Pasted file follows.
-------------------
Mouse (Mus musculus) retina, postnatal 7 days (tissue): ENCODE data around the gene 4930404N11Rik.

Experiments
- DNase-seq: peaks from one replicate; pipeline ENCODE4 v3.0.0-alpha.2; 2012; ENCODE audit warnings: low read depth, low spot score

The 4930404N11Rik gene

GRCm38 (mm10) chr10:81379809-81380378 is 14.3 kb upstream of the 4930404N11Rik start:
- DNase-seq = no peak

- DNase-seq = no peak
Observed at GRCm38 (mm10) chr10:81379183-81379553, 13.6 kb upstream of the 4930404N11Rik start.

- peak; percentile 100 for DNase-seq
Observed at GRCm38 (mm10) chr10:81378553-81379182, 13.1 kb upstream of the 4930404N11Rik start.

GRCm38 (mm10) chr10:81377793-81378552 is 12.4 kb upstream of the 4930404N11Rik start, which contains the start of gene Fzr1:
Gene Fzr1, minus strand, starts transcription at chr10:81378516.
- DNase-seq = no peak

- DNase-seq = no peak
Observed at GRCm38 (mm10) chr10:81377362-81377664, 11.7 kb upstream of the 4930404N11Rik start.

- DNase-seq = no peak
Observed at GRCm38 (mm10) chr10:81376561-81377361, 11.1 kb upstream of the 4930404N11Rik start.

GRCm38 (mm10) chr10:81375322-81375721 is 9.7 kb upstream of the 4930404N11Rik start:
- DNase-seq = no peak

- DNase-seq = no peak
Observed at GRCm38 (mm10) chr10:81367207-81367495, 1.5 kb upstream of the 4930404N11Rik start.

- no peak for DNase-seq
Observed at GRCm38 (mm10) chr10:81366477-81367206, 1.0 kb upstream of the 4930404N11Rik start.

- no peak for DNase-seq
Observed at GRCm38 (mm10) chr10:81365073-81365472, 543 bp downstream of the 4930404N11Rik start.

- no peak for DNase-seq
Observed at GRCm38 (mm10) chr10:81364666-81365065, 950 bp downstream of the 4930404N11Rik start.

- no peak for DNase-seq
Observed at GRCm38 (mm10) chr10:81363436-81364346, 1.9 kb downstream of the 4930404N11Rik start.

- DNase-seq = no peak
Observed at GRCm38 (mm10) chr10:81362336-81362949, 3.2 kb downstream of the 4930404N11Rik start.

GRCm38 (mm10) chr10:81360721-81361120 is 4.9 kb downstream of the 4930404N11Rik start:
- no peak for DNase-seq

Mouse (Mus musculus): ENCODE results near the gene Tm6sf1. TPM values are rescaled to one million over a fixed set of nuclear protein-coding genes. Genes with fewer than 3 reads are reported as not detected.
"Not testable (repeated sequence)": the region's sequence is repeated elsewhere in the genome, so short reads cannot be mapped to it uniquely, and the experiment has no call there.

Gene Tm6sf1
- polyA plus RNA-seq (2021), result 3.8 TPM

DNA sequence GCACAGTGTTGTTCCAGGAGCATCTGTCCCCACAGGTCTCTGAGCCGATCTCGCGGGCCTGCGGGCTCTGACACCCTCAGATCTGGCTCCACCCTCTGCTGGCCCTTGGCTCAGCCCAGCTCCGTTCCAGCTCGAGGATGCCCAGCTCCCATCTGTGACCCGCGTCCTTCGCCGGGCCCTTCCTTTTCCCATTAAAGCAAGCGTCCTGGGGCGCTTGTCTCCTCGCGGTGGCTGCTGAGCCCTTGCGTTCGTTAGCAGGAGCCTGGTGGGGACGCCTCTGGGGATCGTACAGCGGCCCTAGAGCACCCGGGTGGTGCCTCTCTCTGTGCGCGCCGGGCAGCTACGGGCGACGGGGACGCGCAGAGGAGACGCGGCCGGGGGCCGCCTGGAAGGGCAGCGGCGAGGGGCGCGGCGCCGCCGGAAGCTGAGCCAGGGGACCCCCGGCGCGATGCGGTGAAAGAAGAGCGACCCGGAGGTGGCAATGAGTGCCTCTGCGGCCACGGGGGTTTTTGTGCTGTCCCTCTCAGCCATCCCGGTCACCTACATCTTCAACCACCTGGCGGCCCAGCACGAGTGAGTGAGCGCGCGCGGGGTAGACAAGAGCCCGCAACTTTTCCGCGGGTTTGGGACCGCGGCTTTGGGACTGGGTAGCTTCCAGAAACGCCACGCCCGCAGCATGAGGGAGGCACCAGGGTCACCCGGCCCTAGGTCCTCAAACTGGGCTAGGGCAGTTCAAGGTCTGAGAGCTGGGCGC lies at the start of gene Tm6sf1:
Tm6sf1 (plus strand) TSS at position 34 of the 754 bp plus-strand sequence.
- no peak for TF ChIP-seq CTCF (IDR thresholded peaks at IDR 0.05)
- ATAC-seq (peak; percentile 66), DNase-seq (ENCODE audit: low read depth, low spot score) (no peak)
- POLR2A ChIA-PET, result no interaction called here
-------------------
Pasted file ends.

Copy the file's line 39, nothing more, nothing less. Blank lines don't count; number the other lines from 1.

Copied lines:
Tm6sf1 (plus strand) TSS at position 34 of the 754 bp plus-strand sequence.